After the tour we were on the road and had some good mexican food just outside of Chattanooga that night.

The next morning we went to the Tennessee Aquarium just off the Tennessee River in downtown Chattanooga.

This is a shot from the tropical building of the Tennessee River, with the fresh water building just entering the picture on the left. (I was actually just checking on my car).

When it opened 20+ years ago they claimed it was the largest fresh water aquarium in the world. The whole fresh water thing did little for me as the fish are generally dark muddy colors unlike tropical salt water fish. Fortunately they have another building that is tropical salt water themed. The thing I enjoyed the most was actually in the fresh water building a exhibit called "Rivers of the World". They had displays or large tanks from Amazon, Congo, Volga and Fly Rivers as well as from tropical African and Eurasian waters. Not just fish but plants, frogs, salamanders or anything aquatic, it was very interesting.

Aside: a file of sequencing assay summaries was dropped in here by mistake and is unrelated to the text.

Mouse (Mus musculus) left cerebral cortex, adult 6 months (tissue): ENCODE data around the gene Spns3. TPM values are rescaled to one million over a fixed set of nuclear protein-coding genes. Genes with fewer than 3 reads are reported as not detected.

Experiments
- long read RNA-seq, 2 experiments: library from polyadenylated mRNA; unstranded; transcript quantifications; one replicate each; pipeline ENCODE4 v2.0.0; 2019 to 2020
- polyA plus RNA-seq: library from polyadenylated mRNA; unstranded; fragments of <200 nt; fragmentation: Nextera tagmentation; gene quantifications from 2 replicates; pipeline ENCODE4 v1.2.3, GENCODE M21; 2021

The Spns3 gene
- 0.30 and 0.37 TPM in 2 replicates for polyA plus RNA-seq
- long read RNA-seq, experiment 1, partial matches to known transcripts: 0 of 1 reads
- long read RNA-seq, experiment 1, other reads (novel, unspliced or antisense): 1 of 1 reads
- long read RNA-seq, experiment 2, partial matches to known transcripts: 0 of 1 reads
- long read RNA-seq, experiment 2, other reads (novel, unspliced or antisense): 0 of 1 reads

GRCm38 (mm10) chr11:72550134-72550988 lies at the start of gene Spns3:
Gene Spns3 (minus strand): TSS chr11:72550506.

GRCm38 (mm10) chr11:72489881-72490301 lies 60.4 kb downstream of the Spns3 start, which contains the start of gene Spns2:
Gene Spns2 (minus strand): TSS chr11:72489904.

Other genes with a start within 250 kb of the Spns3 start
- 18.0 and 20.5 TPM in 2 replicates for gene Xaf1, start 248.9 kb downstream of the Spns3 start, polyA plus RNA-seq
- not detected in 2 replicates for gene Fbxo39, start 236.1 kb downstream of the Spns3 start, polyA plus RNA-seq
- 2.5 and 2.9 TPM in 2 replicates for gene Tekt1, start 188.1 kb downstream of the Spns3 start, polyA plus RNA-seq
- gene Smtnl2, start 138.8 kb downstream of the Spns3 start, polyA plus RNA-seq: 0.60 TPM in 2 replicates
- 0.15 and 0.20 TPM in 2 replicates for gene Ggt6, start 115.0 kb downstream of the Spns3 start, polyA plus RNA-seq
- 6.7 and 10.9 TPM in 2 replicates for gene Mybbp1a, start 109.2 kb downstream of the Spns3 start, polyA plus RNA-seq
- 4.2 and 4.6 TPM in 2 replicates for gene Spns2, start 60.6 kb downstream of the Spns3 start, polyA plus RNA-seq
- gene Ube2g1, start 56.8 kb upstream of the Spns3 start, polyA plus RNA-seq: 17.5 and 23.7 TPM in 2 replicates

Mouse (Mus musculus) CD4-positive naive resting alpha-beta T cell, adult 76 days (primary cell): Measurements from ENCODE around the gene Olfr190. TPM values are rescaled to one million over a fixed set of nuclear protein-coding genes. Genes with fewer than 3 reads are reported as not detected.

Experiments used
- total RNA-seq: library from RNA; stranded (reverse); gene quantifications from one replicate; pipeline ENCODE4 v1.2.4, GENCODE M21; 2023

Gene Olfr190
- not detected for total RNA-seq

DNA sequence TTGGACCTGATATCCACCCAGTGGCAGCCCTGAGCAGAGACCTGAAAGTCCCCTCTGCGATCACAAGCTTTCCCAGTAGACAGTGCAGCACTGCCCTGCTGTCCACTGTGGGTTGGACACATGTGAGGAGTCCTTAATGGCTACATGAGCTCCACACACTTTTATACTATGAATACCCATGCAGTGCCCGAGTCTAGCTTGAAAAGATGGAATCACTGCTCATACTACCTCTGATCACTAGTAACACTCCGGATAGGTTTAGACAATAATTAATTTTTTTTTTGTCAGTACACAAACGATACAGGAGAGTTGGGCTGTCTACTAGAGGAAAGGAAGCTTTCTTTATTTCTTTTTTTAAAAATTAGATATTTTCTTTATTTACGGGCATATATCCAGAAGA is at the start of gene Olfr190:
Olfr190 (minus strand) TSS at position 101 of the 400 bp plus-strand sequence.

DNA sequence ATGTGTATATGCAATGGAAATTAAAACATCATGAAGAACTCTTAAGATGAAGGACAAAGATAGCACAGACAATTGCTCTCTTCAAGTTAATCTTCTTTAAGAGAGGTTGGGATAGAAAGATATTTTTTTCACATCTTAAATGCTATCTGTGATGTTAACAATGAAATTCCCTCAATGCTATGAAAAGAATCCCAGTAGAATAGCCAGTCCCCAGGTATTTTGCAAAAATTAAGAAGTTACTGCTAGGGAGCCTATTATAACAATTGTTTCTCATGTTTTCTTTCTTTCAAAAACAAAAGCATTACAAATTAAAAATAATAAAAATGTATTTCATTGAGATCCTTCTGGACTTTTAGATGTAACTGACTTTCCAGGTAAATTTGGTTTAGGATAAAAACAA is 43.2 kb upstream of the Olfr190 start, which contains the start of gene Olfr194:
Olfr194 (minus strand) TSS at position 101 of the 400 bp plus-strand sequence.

Next we headed to Ruby Falls on Lookout Mountain just a few miles from the aquarium. Ruby Falls is a 145 foot waterfall in a cave 1200 feet under the mountain. Apparently in the early 1900s a railroad tunnel being built intersected the entrance to Lookout Mountain cave blocking it from public access. In the late 1920s an elevator shaft was drilled to regain public access to the cave. During the course of drilling the shaft another cave was found and within it the underground waterfall.

This is a picture of the "castle" built from the limestone removed for the elevator shaft and now the entrance to the cave.